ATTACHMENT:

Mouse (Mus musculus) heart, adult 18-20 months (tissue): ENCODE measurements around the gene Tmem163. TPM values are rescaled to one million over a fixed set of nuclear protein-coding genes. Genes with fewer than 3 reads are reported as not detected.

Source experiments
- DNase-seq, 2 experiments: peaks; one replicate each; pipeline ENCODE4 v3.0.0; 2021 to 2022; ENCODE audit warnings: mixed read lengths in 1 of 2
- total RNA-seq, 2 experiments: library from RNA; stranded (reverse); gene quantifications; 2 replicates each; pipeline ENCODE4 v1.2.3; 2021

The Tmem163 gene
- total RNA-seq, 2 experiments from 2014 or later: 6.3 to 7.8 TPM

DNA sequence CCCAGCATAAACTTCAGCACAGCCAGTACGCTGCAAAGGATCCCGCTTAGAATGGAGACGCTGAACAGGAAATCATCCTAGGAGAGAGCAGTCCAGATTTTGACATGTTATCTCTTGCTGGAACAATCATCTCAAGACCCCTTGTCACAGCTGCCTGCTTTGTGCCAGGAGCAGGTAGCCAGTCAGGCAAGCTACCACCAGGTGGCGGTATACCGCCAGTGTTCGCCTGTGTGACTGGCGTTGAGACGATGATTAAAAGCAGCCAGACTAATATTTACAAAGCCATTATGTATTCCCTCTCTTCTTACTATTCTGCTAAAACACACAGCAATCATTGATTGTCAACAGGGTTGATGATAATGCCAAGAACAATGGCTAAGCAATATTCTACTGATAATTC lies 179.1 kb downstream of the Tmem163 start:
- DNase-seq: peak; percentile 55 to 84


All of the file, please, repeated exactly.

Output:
Mouse (Mus musculus) heart, adult 18-20 months (tissue): ENCODE measurements around the gene Tmem163. TPM values are rescaled to one million over a fixed set of nuclear protein-coding genes. Genes with fewer than 3 reads are reported as not detected.

Source experiments
- DNase-seq, 2 experiments: peaks; one replicate each; pipeline ENCODE4 v3.0.0; 2021 to 2022; ENCODE audit warnings: mixed read lengths in 1 of 2
- total RNA-seq, 2 experiments: library from RNA; stranded (reverse); gene quantifications; 2 replicates each; pipeline ENCODE4 v1.2.3; 2021

The Tmem163 gene
- total RNA-seq, 2 experiments from 2014 or later: 6.3 to 7.8 TPM

DNA sequence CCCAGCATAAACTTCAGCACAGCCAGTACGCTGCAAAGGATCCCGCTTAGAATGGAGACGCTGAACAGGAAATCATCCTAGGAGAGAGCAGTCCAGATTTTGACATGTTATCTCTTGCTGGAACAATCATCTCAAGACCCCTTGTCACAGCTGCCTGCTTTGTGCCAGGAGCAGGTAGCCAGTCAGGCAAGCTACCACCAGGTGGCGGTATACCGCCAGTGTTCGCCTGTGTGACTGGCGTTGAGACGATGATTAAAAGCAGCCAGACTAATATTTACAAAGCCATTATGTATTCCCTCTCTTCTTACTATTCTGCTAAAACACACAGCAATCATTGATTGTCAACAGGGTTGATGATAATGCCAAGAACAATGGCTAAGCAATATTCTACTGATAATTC lies 179.1 kb downstream of the Tmem163 start:
- DNase-seq: peak; percentile 55 to 84